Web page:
A related factor is moneyness of the option. When the option is at or very close to the money, Gamma is likely to have maximum value. As the option moves deeper in or out of the money, Gamma will become increasingly lower. Complicating this even more, proximity to expiration is also a factor. When the option’s expiration date approaches, Gamma tends to move higher for ATM options and lower for ITM and OTM contracts. For these reasons, relying on Delta alone is dangerous. Reviewing both Delta and Gamma (often called the Delta of the Delta), you get a more accurate picture of how volatility affects premium and changes overall risks.

As an overview of Gamma behavior, you may simplify these relationships by observing that low volatility causes higher ATM Gamma and lower ITM and OTM Gamma, with the lowest point being zero Gamma. In this simplified version, Gamma directly summarizes Delta behavior (and Delta directly summarizes option volatility and behavior).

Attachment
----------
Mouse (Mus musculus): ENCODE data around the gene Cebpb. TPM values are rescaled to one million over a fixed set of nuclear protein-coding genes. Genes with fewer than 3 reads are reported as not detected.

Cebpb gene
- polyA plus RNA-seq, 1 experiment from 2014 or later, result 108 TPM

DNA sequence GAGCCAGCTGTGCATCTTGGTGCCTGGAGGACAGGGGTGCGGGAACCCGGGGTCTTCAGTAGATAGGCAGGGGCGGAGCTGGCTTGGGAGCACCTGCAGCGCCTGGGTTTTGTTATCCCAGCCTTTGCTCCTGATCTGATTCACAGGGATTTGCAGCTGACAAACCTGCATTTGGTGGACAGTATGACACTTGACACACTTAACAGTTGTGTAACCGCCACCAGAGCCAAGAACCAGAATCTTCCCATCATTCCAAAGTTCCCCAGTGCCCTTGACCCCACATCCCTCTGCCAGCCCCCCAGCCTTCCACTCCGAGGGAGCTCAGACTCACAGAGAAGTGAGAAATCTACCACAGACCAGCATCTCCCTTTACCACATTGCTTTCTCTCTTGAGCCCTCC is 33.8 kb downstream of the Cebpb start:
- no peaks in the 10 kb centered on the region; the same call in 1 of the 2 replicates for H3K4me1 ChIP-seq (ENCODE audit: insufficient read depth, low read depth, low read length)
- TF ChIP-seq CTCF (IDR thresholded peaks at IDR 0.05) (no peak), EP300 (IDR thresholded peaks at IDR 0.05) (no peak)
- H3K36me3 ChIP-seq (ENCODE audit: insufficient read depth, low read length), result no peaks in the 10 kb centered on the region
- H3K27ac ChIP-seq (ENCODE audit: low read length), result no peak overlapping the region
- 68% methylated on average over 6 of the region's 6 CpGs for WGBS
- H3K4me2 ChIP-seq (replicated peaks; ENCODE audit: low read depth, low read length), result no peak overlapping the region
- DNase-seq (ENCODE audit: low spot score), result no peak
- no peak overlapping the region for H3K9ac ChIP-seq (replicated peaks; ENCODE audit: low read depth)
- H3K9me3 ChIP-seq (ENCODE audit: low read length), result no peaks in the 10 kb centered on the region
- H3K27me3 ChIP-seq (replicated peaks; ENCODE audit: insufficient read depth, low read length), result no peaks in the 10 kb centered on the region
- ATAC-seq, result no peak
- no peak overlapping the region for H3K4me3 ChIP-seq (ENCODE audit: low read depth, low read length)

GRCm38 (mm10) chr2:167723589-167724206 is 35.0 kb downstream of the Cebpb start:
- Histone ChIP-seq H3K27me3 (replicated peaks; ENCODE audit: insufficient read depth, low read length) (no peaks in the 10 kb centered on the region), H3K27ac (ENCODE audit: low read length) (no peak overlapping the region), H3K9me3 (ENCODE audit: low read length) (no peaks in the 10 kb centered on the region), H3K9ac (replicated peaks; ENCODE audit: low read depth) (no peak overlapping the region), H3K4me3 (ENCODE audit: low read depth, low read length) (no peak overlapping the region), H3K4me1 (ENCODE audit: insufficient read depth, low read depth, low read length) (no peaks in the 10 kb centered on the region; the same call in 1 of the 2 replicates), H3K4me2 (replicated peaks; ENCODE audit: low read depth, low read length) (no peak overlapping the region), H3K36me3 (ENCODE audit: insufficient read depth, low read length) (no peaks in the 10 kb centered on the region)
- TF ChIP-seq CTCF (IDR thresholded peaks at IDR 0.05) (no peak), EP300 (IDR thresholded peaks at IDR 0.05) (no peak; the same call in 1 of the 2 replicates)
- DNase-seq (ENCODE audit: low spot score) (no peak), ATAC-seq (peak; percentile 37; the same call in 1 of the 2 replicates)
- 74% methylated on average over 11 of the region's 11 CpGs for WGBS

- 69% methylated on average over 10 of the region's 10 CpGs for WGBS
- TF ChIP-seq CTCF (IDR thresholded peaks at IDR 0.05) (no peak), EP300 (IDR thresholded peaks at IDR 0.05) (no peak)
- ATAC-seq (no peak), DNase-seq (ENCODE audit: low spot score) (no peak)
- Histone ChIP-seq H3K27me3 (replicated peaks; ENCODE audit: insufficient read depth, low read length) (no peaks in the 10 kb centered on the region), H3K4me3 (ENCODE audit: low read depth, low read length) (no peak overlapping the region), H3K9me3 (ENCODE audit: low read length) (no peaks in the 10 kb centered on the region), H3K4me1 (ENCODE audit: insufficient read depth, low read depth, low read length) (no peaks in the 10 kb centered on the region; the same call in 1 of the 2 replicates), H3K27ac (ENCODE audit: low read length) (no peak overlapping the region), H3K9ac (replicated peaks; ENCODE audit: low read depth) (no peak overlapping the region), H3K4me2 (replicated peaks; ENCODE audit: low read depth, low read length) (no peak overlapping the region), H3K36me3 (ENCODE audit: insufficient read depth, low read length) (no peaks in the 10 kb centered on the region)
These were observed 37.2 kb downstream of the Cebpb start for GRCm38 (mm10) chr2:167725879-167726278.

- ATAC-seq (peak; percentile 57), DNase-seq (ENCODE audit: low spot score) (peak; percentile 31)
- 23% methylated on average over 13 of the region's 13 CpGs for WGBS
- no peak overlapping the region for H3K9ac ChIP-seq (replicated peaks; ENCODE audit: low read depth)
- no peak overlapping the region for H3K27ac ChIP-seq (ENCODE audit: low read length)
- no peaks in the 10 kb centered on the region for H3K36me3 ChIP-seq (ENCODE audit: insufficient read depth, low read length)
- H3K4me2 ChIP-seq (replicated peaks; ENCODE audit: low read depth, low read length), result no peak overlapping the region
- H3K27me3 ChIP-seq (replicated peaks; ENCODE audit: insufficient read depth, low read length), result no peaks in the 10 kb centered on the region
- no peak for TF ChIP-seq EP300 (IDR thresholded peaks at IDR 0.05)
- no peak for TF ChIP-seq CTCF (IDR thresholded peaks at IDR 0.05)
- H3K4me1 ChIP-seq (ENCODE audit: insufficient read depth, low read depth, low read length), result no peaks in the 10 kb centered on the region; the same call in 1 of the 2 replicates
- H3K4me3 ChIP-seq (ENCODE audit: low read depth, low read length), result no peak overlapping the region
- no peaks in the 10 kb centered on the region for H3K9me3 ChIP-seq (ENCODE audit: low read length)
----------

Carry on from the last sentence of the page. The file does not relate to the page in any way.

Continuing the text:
Gamma, to the extent that it reveals behavior in implied volatility of the option, still should be recognized as being influenced by the underlying’s historical volatility. Just as Delta directly reveals this historical volatility and its influence of option pricing, Gamma indirectly does the same thing by showing how Delta movement occurs.

The Gamma trend is most readily seen in the responsiveness of option premium to changes in time value. The longer the time to expiration, the less reaction will be seen in the option premium. A phenomenon witnessed by all options traders; and the closer the time to expiration, the more responsive premium becomes. The combined behavior of Delta and Gamma can be used to spot volatility trends with the expiration timeline in mind.

The formula for Gamma is developed to summarize the second derivation of the option’s value, [*Chriss, Neil A. (1997). Black-Scholes and Beyond. New York: McGraw-Hill, pp. 311-312*] or

*Γ = Gamma*

*∂*^{2}*V = second derivation of the option*

*∂*^{2}*S = second derivation of the underlying*